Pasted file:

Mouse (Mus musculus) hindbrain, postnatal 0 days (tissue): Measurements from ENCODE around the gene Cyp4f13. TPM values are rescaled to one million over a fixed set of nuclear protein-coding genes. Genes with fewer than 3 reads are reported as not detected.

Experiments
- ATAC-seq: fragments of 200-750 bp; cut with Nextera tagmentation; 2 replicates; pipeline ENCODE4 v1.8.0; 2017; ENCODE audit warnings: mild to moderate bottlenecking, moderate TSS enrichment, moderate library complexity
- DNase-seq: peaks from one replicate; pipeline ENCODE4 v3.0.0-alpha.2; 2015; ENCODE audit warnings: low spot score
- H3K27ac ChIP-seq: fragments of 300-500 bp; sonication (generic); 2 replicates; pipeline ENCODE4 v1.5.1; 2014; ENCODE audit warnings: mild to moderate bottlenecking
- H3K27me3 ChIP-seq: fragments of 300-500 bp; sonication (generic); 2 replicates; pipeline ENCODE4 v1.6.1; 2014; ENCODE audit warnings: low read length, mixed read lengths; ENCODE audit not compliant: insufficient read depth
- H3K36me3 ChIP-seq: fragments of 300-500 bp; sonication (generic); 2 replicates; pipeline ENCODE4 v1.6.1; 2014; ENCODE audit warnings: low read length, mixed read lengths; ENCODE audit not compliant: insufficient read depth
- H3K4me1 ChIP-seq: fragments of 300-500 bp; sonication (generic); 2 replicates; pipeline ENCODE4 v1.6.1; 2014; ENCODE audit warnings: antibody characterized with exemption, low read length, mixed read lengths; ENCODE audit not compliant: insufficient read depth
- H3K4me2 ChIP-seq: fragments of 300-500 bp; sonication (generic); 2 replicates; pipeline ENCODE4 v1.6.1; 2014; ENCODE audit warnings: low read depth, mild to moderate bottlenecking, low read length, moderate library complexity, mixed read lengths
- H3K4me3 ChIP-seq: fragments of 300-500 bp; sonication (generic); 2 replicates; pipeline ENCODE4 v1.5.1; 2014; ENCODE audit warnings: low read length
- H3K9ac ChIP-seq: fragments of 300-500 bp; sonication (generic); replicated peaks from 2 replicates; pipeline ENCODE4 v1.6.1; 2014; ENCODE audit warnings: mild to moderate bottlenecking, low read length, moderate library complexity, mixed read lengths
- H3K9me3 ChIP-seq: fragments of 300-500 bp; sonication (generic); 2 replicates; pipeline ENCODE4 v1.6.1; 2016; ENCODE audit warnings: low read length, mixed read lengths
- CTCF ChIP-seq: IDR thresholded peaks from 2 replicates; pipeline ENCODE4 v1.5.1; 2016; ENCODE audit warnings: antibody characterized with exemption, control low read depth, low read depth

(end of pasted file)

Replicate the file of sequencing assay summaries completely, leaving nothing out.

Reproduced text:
Mouse (Mus musculus) hindbrain, postnatal 0 days (tissue): Measurements from ENCODE around the gene Cyp4f13. TPM values are rescaled to one million over a fixed set of nuclear protein-coding genes. Genes with fewer than 3 reads are reported as not detected.

Experiments
- ATAC-seq: fragments of 200-750 bp; cut with Nextera tagmentation; 2 replicates; pipeline ENCODE4 v1.8.0; 2017; ENCODE audit warnings: mild to moderate bottlenecking, moderate TSS enrichment, moderate library complexity
- DNase-seq: peaks from one replicate; pipeline ENCODE4 v3.0.0-alpha.2; 2015; ENCODE audit warnings: low spot score
- H3K27ac ChIP-seq: fragments of 300-500 bp; sonication (generic); 2 replicates; pipeline ENCODE4 v1.5.1; 2014; ENCODE audit warnings: mild to moderate bottlenecking
- H3K27me3 ChIP-seq: fragments of 300-500 bp; sonication (generic); 2 replicates; pipeline ENCODE4 v1.6.1; 2014; ENCODE audit warnings: low read length, mixed read lengths; ENCODE audit not compliant: insufficient read depth
- H3K36me3 ChIP-seq: fragments of 300-500 bp; sonication (generic); 2 replicates; pipeline ENCODE4 v1.6.1; 2014; ENCODE audit warnings: low read length, mixed read lengths; ENCODE audit not compliant: insufficient read depth
- H3K4me1 ChIP-seq: fragments of 300-500 bp; sonication (generic); 2 replicates; pipeline ENCODE4 v1.6.1; 2014; ENCODE audit warnings: antibody characterized with exemption, low read length, mixed read lengths; ENCODE audit not compliant: insufficient read depth
- H3K4me2 ChIP-seq: fragments of 300-500 bp; sonication (generic); 2 replicates; pipeline ENCODE4 v1.6.1; 2014; ENCODE audit warnings: low read depth, mild to moderate bottlenecking, low read length, moderate library complexity, mixed read lengths
- H3K4me3 ChIP-seq: fragments of 300-500 bp; sonication (generic); 2 replicates; pipeline ENCODE4 v1.5.1; 2014; ENCODE audit warnings: low read length
- H3K9ac ChIP-seq: fragments of 300-500 bp; sonication (generic); replicated peaks from 2 replicates; pipeline ENCODE4 v1.6.1; 2014; ENCODE audit warnings: mild to moderate bottlenecking, low read length, moderate library complexity, mixed read lengths
- H3K9me3 ChIP-seq: fragments of 300-500 bp; sonication (generic); 2 replicates; pipeline ENCODE4 v1.6.1; 2016; ENCODE audit warnings: low read length, mixed read lengths
- CTCF ChIP-seq: IDR thresholded peaks from 2 replicates; pipeline ENCODE4 v1.5.1; 2016; ENCODE audit warnings: antibody characterized with exemption, control low read depth, low read depth